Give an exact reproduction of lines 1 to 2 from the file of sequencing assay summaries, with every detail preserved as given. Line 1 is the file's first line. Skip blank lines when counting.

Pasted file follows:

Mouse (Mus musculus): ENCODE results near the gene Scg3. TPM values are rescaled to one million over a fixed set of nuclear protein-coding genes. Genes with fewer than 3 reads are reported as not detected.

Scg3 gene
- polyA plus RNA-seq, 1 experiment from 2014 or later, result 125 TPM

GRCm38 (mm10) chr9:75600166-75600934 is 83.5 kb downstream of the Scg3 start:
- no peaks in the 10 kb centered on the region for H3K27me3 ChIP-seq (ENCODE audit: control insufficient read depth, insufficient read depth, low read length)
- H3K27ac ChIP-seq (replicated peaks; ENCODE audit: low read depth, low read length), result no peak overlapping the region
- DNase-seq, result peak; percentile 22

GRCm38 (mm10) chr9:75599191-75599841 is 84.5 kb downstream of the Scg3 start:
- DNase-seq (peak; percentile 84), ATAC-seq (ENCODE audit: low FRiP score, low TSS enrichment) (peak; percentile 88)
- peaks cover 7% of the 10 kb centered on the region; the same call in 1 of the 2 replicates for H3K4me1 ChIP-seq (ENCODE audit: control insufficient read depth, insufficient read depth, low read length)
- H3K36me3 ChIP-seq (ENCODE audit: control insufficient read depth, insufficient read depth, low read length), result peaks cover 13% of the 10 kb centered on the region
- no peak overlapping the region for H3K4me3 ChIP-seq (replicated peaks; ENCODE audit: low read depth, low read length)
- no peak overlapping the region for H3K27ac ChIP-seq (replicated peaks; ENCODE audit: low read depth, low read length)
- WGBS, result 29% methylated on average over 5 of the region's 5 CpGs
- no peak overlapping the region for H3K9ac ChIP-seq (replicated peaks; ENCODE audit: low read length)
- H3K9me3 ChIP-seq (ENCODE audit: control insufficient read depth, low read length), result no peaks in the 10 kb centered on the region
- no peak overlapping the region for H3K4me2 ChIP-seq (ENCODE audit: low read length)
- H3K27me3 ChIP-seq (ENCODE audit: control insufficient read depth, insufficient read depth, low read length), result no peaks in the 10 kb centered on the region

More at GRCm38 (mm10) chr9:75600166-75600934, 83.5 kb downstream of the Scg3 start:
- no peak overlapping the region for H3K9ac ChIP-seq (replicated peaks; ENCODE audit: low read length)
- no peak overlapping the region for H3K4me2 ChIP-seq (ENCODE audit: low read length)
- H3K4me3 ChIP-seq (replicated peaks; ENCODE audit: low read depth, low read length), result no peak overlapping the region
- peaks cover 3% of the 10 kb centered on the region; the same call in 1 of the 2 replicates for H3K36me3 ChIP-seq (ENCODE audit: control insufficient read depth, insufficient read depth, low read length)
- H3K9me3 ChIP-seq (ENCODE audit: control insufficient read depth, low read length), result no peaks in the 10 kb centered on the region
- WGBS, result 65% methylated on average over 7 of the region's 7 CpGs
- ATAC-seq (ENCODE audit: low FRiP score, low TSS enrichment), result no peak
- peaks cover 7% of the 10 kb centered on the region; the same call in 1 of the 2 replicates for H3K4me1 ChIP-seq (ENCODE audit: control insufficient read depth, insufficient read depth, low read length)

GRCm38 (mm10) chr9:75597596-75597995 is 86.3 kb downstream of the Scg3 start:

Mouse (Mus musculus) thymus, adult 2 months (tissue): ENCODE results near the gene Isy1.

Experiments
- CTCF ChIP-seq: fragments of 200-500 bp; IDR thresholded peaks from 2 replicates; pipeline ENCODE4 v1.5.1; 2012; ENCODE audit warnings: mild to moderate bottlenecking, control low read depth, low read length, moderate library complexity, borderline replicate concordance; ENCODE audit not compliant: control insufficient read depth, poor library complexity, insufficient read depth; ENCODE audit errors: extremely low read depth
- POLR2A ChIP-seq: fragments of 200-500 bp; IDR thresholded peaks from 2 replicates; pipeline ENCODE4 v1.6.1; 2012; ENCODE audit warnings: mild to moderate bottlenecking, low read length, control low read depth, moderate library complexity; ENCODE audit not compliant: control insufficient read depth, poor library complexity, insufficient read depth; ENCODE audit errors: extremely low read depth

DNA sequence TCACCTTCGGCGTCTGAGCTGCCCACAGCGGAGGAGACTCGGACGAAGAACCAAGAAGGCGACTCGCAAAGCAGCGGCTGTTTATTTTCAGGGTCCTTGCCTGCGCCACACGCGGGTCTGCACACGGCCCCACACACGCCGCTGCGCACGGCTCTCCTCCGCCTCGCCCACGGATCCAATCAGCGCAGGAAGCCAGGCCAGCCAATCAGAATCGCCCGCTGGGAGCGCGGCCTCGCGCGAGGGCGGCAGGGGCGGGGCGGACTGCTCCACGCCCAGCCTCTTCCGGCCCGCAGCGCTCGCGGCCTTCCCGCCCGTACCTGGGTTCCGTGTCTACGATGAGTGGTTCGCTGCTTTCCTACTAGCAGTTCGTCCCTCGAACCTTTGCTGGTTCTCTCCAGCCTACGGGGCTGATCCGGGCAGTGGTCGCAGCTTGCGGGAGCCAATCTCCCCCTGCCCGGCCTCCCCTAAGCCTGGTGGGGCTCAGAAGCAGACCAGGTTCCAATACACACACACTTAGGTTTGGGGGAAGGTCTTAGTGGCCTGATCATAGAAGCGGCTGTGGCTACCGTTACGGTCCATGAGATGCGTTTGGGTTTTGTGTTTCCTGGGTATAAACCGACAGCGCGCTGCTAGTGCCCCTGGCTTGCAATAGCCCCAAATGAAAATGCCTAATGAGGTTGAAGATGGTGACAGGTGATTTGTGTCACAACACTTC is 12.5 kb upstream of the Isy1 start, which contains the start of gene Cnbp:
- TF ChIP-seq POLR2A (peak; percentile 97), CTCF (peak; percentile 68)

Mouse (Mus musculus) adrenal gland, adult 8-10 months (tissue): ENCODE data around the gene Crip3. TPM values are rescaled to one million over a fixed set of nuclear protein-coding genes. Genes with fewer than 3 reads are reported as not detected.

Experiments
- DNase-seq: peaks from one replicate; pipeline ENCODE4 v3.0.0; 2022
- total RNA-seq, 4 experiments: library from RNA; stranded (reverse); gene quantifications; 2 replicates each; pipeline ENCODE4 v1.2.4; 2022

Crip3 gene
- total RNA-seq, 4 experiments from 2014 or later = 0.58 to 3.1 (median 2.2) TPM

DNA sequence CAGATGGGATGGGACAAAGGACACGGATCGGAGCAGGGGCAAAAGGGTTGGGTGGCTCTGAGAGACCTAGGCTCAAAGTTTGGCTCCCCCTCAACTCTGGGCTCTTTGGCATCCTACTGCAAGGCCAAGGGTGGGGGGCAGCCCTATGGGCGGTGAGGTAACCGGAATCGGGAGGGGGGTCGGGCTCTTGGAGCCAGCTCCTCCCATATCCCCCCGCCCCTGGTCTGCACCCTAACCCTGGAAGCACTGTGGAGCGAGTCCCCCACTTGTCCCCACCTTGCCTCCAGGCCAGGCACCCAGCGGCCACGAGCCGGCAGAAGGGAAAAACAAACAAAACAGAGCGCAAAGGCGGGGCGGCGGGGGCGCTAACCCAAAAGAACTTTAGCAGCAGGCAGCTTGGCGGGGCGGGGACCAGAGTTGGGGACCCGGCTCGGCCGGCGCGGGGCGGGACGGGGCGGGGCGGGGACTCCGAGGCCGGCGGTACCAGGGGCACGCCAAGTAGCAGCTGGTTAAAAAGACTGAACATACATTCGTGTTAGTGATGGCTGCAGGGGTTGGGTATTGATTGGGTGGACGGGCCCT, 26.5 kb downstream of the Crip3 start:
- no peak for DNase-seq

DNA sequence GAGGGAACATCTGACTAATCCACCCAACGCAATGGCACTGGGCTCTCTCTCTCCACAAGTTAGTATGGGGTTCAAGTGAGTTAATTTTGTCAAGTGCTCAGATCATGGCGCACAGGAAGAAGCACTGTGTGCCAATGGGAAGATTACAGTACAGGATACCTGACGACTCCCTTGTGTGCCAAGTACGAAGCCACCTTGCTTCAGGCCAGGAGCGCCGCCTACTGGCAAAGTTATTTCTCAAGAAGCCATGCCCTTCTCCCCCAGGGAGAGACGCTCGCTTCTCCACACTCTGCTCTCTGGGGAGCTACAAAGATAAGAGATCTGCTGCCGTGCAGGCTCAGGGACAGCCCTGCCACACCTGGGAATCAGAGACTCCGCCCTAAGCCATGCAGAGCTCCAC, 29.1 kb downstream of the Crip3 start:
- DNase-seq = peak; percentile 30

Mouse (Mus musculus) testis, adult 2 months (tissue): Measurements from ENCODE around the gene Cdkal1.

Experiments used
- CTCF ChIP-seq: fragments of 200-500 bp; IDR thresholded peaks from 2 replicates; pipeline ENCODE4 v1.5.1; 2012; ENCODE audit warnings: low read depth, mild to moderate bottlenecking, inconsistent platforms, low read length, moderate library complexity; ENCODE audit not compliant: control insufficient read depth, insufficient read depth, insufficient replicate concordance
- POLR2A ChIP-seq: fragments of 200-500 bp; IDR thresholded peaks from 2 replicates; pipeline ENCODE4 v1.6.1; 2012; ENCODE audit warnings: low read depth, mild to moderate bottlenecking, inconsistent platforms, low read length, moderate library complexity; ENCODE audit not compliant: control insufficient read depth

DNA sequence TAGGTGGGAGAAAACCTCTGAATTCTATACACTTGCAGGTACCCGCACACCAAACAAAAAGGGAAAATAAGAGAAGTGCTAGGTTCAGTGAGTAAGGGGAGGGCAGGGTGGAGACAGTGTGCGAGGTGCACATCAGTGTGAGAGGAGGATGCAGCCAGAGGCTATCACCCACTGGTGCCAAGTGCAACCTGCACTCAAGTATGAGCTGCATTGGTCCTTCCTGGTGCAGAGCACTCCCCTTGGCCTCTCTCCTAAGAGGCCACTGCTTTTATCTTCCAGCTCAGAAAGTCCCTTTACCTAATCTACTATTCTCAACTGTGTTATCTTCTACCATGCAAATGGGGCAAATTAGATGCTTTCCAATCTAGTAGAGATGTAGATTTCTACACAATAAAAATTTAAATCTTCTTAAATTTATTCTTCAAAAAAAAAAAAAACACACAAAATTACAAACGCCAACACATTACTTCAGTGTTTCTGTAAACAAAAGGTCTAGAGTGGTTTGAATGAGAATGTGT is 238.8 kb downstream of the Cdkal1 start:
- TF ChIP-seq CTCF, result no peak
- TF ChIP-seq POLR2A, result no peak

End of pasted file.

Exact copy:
Mouse (Mus musculus): ENCODE results near the gene Scg3. TPM values are rescaled to one million over a fixed set of nuclear protein-coding genes. Genes with fewer than 3 reads are reported as not detected.

Scg3 gene